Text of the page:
And so, I kept moving to get there.

With the excitement of the fall fading, and with the reality that I (thought I) was at the bottom, I began to notice the “rough running engine” a bit more.  My chest had been tight and my breathing had been shallow, but again I had chalked that up to being up higher.   And here I was down lower and it wasn’t getting better.

But, I was still moving well, and I was still eating and drinking okay, so I kept on.

I found myself in another “conga line” with a bunch of runners.  And it was clear none of us had ever done this section of trail before.  The girl who was in the lead of the line, just a couple of runners ahead, kept asking the runners coming towards us how much further to Winfield. “Just a mile or so…”

Great! I’ll pick up Luke, and we’ll get back up and over Hope again…

Luke and Chris waiting in Winfield

Luke and Chris waiting in Winfield

But, quite a bit of time went by and runners kept answering, over and over again, “Just a mile or so…” or, “about a mile, not much further,” or “your so close!”

And more and more time went by and the answer didn’t freaking change!  And since none of us had been on that section of trail, it became infuriating.

And something subtle happened, and in hindsight, it’s very clear to me, but at the time, I didn’t pick up on it… Negativity started seeping in.

The girl out in front of the line began complaining loudly about how much further we had to go.  And I didn’t have the energy to pass her.  Others around chimed in with some negativity.  I felt that negativity.

And I began to feel crappier, and crappier.  My chest hurt more.  My breathing was shallower.  I was struggling.  Hard.  I began to have those thoughts that I mentioned way back in Part 1 of this series… that I just wanted to be done.  I just wanted to be finished.  Maybe I DID have HAPE and I was about to die?

And still people kept freaking answering, “Just a mile or so more!” so cheerfully… but by now we knew it was all LIES!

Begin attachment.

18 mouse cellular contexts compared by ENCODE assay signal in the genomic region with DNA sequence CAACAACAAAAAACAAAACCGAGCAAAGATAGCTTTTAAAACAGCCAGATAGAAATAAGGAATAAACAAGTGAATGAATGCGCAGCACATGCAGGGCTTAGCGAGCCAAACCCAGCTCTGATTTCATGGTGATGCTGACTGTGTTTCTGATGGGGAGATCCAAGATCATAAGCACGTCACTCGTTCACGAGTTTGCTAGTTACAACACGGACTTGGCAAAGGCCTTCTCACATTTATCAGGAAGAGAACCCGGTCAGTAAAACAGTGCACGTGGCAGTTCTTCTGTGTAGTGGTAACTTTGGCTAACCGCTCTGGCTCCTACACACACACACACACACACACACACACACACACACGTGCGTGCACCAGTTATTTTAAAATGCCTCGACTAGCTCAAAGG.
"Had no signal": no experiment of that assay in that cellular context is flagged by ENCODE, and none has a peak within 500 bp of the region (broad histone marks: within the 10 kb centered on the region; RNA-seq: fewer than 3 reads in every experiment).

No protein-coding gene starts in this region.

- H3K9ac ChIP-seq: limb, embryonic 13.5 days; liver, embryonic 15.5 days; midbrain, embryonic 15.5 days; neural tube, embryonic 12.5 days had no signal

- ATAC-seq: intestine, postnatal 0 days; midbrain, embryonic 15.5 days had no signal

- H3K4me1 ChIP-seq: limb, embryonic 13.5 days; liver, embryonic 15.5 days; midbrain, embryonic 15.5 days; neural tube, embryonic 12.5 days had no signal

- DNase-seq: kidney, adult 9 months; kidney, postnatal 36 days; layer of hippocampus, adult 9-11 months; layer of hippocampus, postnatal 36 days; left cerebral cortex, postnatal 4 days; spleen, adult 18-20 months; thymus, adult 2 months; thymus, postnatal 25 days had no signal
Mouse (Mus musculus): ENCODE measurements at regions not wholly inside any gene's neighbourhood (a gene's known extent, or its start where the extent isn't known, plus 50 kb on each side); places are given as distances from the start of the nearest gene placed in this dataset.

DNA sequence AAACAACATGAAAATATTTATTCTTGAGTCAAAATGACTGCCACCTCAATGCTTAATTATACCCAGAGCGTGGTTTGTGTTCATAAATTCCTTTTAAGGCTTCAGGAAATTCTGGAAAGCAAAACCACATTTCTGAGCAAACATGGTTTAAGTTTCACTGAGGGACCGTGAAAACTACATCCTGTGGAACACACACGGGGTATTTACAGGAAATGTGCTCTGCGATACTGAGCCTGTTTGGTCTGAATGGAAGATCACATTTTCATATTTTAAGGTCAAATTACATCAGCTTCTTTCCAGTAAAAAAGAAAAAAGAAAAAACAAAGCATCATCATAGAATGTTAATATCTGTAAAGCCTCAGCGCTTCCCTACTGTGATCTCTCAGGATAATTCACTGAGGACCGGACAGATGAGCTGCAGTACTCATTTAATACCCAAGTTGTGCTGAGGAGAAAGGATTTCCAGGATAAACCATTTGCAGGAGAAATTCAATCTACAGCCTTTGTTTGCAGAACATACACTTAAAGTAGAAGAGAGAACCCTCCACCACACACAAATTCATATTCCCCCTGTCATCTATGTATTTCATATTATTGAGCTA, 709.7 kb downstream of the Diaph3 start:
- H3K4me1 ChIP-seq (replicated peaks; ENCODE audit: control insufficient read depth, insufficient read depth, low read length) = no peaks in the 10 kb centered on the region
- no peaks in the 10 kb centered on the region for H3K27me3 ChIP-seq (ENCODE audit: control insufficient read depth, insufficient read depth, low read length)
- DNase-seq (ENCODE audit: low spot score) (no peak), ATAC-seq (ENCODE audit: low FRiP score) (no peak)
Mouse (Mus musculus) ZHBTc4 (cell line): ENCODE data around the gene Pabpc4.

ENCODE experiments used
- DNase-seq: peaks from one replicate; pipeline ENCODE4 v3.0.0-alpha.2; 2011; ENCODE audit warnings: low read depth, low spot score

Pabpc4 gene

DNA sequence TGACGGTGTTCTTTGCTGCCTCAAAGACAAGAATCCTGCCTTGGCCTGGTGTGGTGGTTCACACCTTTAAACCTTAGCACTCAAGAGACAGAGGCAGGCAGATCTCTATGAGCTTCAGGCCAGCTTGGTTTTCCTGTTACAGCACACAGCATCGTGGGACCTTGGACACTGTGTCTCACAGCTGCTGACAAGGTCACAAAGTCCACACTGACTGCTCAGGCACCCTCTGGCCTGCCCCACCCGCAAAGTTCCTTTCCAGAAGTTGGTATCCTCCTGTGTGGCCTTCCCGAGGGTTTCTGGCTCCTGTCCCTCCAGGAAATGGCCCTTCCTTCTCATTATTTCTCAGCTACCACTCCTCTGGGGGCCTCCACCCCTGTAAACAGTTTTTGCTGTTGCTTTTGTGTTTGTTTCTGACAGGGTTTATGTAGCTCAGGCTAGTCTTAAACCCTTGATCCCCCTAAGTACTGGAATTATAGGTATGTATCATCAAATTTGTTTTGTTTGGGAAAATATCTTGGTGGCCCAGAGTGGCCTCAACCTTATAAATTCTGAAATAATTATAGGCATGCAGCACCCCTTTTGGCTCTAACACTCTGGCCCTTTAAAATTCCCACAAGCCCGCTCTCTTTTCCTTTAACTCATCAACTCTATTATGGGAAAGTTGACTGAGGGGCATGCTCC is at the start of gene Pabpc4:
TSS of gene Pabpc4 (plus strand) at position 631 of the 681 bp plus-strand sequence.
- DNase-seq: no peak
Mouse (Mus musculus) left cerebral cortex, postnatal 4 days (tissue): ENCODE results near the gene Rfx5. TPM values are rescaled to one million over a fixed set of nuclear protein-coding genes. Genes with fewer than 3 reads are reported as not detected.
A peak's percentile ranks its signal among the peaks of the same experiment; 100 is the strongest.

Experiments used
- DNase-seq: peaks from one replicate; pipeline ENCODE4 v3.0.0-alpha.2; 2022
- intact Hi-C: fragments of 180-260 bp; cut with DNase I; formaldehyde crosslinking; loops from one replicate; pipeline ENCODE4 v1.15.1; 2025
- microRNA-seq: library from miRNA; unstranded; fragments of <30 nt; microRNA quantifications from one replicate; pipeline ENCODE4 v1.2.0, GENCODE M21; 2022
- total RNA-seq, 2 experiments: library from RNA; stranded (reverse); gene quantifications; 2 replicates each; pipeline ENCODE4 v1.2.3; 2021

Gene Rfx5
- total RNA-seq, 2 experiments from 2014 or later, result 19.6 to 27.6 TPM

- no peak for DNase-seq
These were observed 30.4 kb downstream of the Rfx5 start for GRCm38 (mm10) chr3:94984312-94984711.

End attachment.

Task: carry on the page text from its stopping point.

Winfield would never come.  And if it did, maybe I could just be done because I had a life threatening medical condition.

Oh, the histrionics of an ultra.

(Side Note: I’m absolutely astonished at the massive power of negativity to derail and distract.  It’s crazy how low I got in such a short time.  I attribute much of how terrible I felt to just swimming in negativity for a while…)

Eventually, we’d made it… the trail markers turned left and we dropped off the trail, down onto the road into Winfield.  Well, we’d sort of made it… it was still another quarter mile down the road to get to the aid station/ turn around point.  Grrrr.

Although this pic is from earlier in the day, this is me and my friend Deanna!

Although this pic is from earlier in the day, this is me and my friend Deanna, in the pink top!

I found Luke, and my aforementioned seminary friend Deanna and they were ecstatic to see me.  I also saw Chris Doucet, who was there with Luke and Deanna, waiting to pace Joey back up and over… he stayed along the road to keep an eye out for Joey.

I was, as I’ve shared, in a bit of a dark place. So, we got my numbers checked in the med tent (see Part 1 for the full story), and once I was cleared medically, there was no doubt, no hesitation… it was time to get going again!  We just had to keep an eye on things to make sure I wasn’t having a heart attack.  No big deal.

Luke and Deanna helped me repack my pack with some of the stuff that Luke had carried with him when Sara dropped he and Chris off earlier.  A few sips of this, a nibble of that and we were out and on our way once again, with encouragement from Deanna and Chris.


Winfield (50) to Twin Lakes (60)

Luke freaking Giltner.  Luke is awesome.  While I was still in a pretty negative headspace, Luke was great.  Encouraging and pushing, but not too hard…

We got back up on the trail spur towards the base of Hope and started making pretty good time.  My chest was tight, but it was manageable.  Luke kept asking about the symptoms of a heart attack that the medical personnel had shared: “Are you just short of breath, or is your left arm getting numb?”